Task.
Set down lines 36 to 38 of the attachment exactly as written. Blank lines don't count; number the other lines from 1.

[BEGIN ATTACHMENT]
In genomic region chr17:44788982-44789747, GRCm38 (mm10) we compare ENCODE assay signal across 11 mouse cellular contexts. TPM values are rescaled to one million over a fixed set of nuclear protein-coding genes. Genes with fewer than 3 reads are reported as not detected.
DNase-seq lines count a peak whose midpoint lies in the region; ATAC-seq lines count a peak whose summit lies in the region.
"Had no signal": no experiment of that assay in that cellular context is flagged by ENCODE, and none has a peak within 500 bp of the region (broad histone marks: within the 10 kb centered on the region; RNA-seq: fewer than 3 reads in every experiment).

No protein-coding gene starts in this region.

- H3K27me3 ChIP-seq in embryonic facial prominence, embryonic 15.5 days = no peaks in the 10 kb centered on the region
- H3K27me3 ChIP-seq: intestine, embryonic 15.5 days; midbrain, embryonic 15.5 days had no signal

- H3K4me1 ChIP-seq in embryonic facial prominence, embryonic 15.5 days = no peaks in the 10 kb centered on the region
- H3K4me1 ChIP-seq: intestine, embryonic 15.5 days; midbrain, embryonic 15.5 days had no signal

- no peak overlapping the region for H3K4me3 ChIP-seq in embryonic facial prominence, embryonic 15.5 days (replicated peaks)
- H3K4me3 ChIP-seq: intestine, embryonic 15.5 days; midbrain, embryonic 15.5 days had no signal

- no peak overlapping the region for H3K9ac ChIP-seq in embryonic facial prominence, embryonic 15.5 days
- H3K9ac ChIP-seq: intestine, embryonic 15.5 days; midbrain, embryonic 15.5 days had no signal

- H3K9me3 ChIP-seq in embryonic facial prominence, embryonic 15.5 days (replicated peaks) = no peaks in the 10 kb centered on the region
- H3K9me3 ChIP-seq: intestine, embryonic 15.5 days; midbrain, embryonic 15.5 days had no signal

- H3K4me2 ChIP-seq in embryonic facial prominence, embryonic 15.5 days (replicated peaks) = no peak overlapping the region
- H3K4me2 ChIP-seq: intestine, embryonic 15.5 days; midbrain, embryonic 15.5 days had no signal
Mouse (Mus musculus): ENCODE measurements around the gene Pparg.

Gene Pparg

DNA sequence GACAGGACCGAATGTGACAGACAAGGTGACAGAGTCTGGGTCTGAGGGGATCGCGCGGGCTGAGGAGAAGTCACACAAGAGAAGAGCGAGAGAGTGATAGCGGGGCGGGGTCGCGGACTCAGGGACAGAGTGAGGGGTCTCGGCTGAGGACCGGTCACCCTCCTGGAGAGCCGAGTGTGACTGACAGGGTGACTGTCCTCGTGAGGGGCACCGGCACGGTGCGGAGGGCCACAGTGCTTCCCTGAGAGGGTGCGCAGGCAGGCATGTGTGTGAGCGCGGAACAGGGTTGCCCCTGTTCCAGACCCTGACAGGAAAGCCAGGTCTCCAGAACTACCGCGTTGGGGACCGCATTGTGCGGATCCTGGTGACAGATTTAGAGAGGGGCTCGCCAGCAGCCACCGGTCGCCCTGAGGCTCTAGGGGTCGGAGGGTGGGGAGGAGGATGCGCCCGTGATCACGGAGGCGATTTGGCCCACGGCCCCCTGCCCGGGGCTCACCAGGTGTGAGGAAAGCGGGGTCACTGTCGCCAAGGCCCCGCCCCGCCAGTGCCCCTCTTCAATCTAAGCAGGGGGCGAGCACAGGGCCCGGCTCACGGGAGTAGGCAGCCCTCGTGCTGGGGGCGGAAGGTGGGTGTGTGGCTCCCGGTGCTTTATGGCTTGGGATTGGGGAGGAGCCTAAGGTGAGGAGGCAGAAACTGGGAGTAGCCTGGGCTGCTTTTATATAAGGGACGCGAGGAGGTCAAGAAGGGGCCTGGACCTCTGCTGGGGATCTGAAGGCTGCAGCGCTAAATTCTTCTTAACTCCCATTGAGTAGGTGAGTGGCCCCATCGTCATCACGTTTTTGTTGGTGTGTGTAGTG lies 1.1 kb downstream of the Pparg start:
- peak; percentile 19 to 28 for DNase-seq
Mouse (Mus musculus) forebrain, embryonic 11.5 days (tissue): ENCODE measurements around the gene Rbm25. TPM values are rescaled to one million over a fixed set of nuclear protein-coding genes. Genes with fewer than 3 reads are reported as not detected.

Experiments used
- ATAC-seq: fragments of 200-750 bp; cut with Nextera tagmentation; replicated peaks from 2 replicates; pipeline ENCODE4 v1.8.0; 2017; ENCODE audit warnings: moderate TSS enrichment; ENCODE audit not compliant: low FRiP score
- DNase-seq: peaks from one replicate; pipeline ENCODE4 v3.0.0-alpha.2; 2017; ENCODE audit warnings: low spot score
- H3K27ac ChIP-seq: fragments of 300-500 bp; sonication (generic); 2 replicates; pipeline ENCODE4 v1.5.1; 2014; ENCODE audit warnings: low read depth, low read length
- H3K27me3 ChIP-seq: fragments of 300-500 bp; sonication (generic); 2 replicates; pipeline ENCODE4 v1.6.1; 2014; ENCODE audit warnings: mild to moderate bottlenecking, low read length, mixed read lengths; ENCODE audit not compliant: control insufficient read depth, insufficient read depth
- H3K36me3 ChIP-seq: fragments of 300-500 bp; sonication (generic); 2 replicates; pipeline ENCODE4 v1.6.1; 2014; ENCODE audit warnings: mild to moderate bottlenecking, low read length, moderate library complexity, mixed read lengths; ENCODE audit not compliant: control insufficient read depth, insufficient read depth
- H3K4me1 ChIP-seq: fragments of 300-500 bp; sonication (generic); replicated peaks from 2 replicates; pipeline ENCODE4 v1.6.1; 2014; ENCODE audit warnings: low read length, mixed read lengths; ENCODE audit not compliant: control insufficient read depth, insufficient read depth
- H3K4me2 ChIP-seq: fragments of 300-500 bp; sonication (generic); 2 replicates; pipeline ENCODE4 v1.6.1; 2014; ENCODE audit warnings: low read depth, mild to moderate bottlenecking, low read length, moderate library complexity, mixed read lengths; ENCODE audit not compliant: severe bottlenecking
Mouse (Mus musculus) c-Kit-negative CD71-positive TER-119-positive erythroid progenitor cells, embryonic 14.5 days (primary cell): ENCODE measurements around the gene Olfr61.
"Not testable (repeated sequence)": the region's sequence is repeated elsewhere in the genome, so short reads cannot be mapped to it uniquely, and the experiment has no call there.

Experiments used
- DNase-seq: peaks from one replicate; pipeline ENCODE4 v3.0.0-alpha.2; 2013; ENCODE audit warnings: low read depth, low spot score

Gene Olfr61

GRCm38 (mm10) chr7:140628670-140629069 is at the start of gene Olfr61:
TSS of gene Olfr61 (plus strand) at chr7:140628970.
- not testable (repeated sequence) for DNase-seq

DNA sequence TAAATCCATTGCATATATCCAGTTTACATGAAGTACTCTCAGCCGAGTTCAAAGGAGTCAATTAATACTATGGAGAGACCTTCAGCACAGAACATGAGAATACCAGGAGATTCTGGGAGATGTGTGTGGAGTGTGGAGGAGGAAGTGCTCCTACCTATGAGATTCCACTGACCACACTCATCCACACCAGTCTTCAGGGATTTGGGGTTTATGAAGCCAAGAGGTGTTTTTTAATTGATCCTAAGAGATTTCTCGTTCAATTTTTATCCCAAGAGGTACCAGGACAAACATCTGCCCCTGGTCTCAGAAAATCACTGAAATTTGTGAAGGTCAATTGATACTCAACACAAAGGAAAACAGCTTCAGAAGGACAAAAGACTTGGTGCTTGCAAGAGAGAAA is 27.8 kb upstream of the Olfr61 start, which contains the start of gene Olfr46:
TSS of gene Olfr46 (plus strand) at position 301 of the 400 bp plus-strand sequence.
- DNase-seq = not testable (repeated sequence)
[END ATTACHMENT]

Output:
TSS of gene Olfr61 (plus strand) at chr7:140628970.
- not testable (repeated sequence) for DNase-seq

DNA sequence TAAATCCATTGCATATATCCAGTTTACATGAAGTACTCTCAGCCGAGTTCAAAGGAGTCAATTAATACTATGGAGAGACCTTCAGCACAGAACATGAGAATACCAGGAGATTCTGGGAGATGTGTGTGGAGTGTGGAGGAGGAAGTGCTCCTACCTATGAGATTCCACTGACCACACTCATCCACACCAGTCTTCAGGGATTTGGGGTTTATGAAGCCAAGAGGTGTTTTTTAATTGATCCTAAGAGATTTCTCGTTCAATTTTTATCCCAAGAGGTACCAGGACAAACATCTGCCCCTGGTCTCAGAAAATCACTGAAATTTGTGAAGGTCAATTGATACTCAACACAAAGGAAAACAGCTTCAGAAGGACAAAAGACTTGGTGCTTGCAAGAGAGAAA is 27.8 kb upstream of the Olfr61 start, which contains the start of gene Olfr46: